Photosynthesis isn’t nearly as efficient as you may think.
The other day, I was having an interesting conversation with a gardener who was marveling at the beauty of photosynthesis. She had inadvertently assumed that the process is highly efficient because it’s a natural one. When I replied that photosynthesis is only as efficient as it needs to be — and noted that energetically speaking, it’s actually highly inefficient — she seemed surprised, even a little doubtful.
In a simplified nutshell, photosynthesis is a natural process whereby light energy is harvested and converted to chemical energy. The process occurs mainly in green plants — which is my prime focus here — within a highly specialized organelle called “chloroplast.” The chloroplast absorbs light of specific wavelengths and converts it to electro-chemical energy. The electro-chemical energy is funneled to specific places within the plant where it helps convert carbon dioxide and water into oxygen and glucose, which is used to build much of what the plant needs. To produce a single molecule of glucose (C6H12O6 ), photosynthesis requires six molecules of carbon dioxide (CO2 ) and six molecules of water (H20). The “waste” products of this process are heat and the leftover oxygen molecules.
Within the chloroplast, a green class of pigments known as “chlorophylls” is the most prevalent and is arguably the most responsible for driving photosynthesis. There are other pigments at play, too. A large class of compounds called “carotenes” and another called “xyanthophylls” are also involved. These so-called "accessory pigments" are critical to light-energy harvest and are responsible for eventually transferring the energy to the chlorophylls that do the more specialized work. These accessory pigments are strongly antioxidant, and they help protect the photosynthetic machinery from getting overstimulated by light, which would destroy them (by bleaching). The accessory pigments and some of their breakdown products are also principally responsible for changing the leaf color when deciduous perennial plants go dormant.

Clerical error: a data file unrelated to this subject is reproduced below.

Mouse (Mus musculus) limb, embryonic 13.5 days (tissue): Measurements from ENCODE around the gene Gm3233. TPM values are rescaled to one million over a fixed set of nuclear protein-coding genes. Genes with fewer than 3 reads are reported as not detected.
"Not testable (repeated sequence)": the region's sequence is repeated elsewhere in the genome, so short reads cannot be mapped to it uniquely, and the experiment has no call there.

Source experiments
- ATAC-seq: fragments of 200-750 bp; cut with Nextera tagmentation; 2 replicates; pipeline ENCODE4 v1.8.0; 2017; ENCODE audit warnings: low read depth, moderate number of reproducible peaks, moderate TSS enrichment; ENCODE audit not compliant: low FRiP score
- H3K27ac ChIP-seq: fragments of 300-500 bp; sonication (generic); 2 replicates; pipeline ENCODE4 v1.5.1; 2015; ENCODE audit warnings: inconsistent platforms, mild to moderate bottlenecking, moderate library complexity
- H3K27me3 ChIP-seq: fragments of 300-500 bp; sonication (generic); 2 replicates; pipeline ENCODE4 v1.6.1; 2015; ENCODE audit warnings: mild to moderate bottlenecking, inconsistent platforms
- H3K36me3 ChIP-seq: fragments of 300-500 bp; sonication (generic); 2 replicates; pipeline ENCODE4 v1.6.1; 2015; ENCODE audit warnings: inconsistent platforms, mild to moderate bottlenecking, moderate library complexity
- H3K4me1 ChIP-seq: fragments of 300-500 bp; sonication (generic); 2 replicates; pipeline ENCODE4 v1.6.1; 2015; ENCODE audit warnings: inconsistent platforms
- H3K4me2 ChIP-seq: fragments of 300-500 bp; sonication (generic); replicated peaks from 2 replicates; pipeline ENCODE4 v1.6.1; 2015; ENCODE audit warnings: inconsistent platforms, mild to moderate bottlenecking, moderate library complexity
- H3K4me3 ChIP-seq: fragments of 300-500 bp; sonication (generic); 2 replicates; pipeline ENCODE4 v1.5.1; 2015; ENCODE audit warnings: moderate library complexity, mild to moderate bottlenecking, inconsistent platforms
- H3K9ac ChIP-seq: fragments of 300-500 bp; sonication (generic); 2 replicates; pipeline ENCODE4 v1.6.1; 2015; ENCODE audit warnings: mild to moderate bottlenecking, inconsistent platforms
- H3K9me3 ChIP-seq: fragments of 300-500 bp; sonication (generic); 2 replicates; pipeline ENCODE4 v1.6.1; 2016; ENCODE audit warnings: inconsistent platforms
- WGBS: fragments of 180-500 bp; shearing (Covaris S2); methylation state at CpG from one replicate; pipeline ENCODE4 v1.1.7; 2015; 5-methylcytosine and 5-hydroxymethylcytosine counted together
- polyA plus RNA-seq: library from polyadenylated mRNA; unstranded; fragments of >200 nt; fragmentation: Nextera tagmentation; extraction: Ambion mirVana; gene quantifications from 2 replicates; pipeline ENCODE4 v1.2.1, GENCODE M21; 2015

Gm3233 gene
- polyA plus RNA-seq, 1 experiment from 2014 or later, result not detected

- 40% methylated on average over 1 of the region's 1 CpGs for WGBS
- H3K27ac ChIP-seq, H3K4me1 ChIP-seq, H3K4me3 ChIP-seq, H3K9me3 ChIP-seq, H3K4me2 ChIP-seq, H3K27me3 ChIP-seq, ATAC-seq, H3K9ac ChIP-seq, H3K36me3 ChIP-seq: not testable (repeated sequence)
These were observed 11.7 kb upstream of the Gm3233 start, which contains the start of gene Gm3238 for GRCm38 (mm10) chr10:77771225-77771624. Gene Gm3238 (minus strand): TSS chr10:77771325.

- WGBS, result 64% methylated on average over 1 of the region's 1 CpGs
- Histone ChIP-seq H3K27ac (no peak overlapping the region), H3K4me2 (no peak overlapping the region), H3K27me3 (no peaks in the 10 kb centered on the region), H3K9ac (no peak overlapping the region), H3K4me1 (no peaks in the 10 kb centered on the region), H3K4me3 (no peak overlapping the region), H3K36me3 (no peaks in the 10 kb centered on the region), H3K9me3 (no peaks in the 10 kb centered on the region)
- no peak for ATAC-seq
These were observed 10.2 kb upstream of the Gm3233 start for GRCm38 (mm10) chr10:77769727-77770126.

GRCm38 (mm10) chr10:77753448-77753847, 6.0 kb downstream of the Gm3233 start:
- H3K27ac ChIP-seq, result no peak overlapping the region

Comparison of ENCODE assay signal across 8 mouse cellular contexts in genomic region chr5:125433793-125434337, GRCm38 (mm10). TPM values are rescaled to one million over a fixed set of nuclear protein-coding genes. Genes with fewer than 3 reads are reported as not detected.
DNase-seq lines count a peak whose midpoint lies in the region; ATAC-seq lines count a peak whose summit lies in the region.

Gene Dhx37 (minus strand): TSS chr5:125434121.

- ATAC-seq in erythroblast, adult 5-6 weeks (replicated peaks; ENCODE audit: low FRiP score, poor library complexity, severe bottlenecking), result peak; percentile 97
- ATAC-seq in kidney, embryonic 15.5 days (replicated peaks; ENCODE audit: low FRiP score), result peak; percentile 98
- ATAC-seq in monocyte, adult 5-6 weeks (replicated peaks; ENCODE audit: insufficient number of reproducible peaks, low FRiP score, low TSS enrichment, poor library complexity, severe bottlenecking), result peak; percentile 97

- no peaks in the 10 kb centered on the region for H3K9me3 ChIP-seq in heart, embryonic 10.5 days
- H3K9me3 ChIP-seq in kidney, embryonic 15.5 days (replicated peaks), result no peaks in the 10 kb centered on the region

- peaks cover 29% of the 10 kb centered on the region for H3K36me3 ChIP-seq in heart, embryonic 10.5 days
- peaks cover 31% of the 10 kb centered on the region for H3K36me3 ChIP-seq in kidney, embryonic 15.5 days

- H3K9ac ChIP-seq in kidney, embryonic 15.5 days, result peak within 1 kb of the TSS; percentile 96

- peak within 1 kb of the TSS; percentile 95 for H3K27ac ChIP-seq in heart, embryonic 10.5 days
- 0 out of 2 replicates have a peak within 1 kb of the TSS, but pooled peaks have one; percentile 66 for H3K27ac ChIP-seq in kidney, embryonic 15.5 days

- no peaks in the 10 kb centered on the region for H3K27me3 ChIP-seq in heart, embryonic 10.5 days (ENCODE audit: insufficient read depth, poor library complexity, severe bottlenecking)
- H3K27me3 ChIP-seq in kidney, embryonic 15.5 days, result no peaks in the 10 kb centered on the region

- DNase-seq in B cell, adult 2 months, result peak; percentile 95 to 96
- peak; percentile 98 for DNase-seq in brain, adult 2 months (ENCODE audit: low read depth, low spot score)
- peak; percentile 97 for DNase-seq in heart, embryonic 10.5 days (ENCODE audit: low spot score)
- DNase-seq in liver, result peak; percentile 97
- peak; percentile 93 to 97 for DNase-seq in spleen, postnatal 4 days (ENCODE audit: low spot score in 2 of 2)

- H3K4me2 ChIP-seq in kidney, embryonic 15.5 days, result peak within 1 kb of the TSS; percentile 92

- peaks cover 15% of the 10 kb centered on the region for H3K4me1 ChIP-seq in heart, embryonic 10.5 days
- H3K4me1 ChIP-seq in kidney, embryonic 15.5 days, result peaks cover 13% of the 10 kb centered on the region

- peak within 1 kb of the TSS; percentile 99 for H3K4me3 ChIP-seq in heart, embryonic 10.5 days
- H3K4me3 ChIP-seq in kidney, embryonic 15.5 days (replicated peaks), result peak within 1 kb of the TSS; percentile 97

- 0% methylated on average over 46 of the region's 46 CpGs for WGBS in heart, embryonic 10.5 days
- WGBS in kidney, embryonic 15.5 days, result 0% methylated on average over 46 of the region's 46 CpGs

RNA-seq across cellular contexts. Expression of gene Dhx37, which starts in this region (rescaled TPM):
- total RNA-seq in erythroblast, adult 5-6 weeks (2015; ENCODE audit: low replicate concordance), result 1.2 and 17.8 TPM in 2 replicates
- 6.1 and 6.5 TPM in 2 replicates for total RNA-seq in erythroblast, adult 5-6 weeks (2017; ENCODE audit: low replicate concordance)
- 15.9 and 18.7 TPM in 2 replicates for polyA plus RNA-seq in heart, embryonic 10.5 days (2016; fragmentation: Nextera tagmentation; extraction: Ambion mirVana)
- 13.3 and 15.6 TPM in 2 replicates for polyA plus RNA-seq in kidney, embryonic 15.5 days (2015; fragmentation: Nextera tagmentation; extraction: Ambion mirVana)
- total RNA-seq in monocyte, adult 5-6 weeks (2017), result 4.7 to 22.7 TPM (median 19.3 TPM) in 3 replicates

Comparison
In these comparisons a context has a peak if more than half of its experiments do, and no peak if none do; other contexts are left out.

The glucose (formed within the chloroplast) supplies fuel to another type of cellular organelle called the “mitochondria.” Mitochondria consume oxygen while breaking glucose back down into carbon dioxide and water. In the case of plants, the mitochondria are active during the day and they allow the plant to survive through the night and during other periods of low light. The process of burning glucose in this manner is called “respiration” and can be thought of as the reverse of photosynthesis.
A closer look at the photosynthetic reactions reveals two distinct types: Those that are driven by light (so-called “light reactions”), and those that don’t require light (so-called “dark reactions”). During the light reactions, packets of light energy, called "photons," collide with pigment molecules, which make the pigment molecules energetically excited — like when you have that third cup of coffee in the morning and start bouncing around. Molecules don’t like to stay in an excited state for long, and so that excited pigment can pass the energy along to another molecule directly, or by emitting heat or releasing a photon of lower energy light.